A Quick Update

In 2010, we moved back to the small town in Colorado that I never stopped missing while we lived in Mexico. Now I sometimes miss Mexico, but I wouldn't travel as freely as we did when we were there, camping out in remote areas and so forth.

Mexico today is in a period of change, and in many ways it is more dangerous now. That said, I have plenty of American friends who still live there very happily, just taking a few more precautions than they did in the past.

Just to say!


Visit Expedia…

Expedia is my favorite place to book airfare, and they handle hotels, car rentals, cruises, etc. I like the organization of the site for figuring out what flights I want. Click on the suitcase to take a look.

I was very pleased to win an award for this blog! Even better for you: click through for lists of all sorts of award-winning travel blogs.

Tripbase Blog Awards 2009

Tripbase Blog Awards 2009

We crossed into Mexico on a Sunday morning, using the Pharr bridge near McAllen, Texas and Reynosa, Mexico. We thought that would be a quiet time and place, but other people had the same thought, and we came in behind an American phenomenon: a caravan of some 25 couples in large motorhomes with tow cars or trucks hauling trailers. Despite being near the southern tip of Texas, there was a bitter bite to the wind that was blowing on that January day.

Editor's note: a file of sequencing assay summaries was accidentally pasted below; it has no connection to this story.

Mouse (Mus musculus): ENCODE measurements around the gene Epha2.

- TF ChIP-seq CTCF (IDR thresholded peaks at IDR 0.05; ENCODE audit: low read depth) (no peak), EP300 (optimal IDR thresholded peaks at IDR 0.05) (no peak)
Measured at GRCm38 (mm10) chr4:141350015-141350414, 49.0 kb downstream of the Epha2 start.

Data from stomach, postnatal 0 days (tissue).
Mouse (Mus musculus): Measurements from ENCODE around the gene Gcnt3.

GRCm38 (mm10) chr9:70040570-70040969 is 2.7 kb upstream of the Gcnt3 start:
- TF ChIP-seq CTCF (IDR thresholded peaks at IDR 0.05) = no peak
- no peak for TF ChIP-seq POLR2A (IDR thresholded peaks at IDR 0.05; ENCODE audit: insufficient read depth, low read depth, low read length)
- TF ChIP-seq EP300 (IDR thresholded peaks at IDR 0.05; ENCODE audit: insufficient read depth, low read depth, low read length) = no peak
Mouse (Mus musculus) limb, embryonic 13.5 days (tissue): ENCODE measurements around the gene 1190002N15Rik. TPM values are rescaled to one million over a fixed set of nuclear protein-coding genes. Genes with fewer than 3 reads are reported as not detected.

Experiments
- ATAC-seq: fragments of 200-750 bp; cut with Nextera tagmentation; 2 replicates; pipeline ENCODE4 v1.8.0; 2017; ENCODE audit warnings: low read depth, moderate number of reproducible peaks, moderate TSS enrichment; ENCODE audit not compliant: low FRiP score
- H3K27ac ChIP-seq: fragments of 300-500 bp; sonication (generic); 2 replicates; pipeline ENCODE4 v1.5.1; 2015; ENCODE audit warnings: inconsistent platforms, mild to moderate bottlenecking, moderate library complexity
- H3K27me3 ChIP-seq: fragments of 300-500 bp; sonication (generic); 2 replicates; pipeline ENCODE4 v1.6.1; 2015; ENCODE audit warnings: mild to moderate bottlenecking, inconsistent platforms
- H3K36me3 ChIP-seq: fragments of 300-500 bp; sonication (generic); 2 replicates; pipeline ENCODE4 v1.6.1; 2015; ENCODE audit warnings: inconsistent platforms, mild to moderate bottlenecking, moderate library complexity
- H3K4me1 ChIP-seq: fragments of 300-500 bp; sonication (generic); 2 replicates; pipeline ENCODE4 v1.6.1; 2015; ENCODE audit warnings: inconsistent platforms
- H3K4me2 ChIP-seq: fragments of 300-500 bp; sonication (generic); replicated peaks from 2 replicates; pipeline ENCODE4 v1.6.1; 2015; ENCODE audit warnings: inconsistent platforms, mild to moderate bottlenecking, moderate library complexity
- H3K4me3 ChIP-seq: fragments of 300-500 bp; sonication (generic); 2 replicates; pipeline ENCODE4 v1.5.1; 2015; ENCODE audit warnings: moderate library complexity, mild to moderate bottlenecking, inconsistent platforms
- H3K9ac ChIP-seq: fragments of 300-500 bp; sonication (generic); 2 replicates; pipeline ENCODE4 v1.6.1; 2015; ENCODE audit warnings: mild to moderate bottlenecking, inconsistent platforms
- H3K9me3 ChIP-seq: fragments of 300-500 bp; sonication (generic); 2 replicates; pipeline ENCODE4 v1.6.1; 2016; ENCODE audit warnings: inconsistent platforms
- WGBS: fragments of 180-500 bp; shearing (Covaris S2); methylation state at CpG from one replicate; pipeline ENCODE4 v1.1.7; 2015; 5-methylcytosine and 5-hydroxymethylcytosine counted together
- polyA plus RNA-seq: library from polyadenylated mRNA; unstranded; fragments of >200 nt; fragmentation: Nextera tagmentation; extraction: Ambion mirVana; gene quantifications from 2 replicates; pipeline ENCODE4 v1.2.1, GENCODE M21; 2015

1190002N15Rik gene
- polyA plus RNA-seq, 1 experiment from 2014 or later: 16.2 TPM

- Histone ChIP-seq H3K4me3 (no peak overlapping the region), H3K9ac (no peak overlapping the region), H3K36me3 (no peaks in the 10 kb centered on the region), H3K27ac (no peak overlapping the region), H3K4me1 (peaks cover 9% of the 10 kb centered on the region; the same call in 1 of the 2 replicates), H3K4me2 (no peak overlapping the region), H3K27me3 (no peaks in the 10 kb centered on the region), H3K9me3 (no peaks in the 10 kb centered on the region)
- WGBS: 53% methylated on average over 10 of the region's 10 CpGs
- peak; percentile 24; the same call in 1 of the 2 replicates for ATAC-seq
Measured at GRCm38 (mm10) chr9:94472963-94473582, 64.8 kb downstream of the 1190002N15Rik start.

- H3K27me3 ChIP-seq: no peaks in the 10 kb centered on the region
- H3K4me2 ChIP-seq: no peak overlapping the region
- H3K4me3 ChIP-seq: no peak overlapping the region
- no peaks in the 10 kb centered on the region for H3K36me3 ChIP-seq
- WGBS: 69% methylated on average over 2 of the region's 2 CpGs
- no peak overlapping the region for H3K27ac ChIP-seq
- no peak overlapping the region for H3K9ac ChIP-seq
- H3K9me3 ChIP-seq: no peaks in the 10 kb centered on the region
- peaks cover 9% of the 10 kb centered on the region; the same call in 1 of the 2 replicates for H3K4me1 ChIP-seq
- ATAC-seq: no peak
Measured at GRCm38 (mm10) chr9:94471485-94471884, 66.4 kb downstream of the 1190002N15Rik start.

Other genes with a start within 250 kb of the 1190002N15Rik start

It took us over two hours to get through the lines that would normally take much less. But it turned out to be a nice introduction to our Mexican trip, chatting with Mexicans before being encased in our motorhome, nicknamed Cando.

As we talked with Mexicans, we were beginning the process of listening, listening, listening to Spanish, letting the musical sounds just be a flow at times, while at other times, many of the words would stand out.

Several of the people we chatted with were Mexicans who lived in the U.S. and were on their way to visit family. One woman spoke Spanish quite slowly for me, and then as she saw that I understood, she picked up speed. We were in line behind the last people in the caravan. A woman from that group, directly in front of us, farted. My new friend lowered her voice and said something to me about it not smelling like apples. I wondered if that was an expression in Mexico for that occasion or if it was her own phrase.

The line was moving very slowly, and the Mexicans around me were grumbling just as Americans would.

“They say Mexicans have more patience,” I ventured.

The Mexicans laughed and said no.

Someone who helped the time pass quickly was a jovial fellow who had come to the U.S. at 16 and moved in with his brother and the brother’s American wife in Houston. They spoke English at home and he was young enough to pick it up well. I would have assumed it was his first language. He was on his way to visit his mother in Zacatecas. Entering Mexico was quite normal for him.

[Next: we enter Mexico in our RV and encounter some challenges in driving.]

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